Fannie Mae Outlaws Appraisal Cutting


I didn’t realize that underwriters cutting appraisals was still a problem.  I mean, I remember it being a big deal when it seemed that everyone I knew wanted to refinance and take their equity out to spend on whatever they wanted.

But I thought those days were long gone.

Turns out maybe not.

It must still be happening because recently Fannie Mae came out and announced that they are outlawing the practice of appraisal cutting by underwriters.

Appraisal Cutting – How The Game Works

A typical example that shows how appraisal-cutting game works might look like this:

Joe Homeowner wants to refinance his house and take cash out.

  • He gets an appraisal done and the appraised value of the property is established by the appraised value of $200,000.
  • Old loan payoff + fees for refinance = $110,000.
  • 85% of $200,000 = $170,000
  • $170k – $110k = $60 available for cash / debt consolidation / whatever

The deal is put together by the loan officer and turned into underwriting. The underwriter might look at the deal and decide (for whatever reason) that they don’t like the appraised value and somehow decide that the property is really only worth $190,000.

So because the new underwriter said so, the appraised value of the property is now $190,000.

What does that mean to Joe Homeowner who thinks that he is going to get $60,000 in cash to do whatever he wants with?

It means that the new calculation looks like this:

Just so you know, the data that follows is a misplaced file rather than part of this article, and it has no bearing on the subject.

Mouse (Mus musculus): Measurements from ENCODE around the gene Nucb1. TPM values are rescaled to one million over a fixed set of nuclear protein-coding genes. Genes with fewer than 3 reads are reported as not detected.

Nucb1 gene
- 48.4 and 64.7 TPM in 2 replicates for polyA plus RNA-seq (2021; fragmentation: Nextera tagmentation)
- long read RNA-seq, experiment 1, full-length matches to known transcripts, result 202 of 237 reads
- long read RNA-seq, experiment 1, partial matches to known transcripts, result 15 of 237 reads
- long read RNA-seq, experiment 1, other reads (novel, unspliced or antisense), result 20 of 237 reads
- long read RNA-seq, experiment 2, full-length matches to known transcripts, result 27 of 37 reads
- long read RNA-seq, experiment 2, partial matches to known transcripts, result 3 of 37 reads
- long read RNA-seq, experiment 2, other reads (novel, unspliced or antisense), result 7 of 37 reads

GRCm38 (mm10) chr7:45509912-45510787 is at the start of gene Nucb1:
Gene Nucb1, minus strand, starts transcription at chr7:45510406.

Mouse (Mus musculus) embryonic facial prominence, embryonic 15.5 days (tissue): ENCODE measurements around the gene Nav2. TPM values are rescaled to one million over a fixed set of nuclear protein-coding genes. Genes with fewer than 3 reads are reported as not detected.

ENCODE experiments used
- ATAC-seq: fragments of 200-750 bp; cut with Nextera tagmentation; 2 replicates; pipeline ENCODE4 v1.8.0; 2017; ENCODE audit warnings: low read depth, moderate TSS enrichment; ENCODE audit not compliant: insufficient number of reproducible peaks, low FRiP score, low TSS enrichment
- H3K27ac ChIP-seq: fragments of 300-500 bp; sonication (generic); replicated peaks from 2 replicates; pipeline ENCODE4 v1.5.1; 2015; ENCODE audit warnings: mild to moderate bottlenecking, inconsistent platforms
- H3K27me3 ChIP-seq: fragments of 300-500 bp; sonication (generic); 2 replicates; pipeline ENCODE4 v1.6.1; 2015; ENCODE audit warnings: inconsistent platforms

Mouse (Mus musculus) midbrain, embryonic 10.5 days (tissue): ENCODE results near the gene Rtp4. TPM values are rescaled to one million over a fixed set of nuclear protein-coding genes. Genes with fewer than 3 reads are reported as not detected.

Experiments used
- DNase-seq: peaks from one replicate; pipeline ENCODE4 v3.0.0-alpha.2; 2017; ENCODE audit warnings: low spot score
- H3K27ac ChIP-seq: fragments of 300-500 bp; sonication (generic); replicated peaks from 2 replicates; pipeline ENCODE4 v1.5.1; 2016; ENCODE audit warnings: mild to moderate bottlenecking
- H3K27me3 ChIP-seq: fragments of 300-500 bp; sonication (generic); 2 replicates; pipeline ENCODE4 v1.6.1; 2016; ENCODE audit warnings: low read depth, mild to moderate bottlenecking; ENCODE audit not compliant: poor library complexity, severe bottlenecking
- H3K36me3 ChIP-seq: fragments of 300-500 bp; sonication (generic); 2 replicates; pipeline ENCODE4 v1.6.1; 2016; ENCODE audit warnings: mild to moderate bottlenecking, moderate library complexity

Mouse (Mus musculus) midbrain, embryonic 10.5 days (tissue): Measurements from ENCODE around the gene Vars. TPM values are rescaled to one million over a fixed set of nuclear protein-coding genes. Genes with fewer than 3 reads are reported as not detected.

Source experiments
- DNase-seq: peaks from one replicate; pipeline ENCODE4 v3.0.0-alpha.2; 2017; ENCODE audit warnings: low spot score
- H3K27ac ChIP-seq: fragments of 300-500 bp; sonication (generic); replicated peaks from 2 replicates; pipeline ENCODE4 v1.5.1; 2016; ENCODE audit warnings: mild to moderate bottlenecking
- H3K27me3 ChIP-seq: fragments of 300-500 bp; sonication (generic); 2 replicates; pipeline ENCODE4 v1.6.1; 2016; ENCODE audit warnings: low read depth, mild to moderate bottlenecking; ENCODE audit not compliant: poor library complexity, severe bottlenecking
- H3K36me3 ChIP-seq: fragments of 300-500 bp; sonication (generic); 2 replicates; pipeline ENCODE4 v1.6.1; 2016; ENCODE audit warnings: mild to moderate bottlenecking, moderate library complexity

• $190,000 x 85% = 161,500
  • $161,500 – $110,000 = 51,500
  • $51,500 < $60,000 by $8,500.

So just because the underwriter had a hunch/feeling/idea that the property should be worth less than what the appraiser thought Joe Homeowner gets $8,500 less than he thought he would get.

Appraisal cutting.  It is a good thing it doesn’t happen anymore – there were quite a few surprised Joe Homeowners when they got less than they thought they would.

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  1. This made investing in the Inland Empire very difficult in 2009 for us and our hard money clients. We’d get 6 offers at asking price (we always price very realistically) and the review appraisal would come in really low. AND, appraisers were so worried about being black listed, they became super conservative as well. Horrible mix.

    I’ve had several fights right here on BP about the definition of market value but I think fully informed buyers choosing your home should count for something. Some of these banks really hurt themselves by cutting appraisals in 2009. By the way, this was before the appraisal game where buyers would come in high knowing the appraisal would get cut in escrow. These appraisal issues are what started it. How many of you had to deal with that one!?

  2. I don’t understand how appraisal cutting is a problem. We got into trouble from lending people too much money before, now they want to outlaw the practice of being conservative?

    We need to abolish the GSEs.

  3. Appraisal cutting was a problem because banks could back you into a corner and practically force you to take the lower value. It was especially unfair when the new appraisal rules were put into practice. They mandated randomly assigned appraisers to remove any undue influence and then the bank still cuts the appraisals. Also, 99% of appraisals in my town are paid on the front end and non transferable so if the underwriter cut your appraisal and you wanted to move to a new lender you were out $450 and 45 more days of interest.

  4. Its definently a problem.

    If the appraiser, who is licensed for that specific job, says a home value is “X” – then that´s what its worth.

    What qualifications does the underwriter have at appraisal?

    If they dont like – or agree with the value – they should get it re appraised by someone else.

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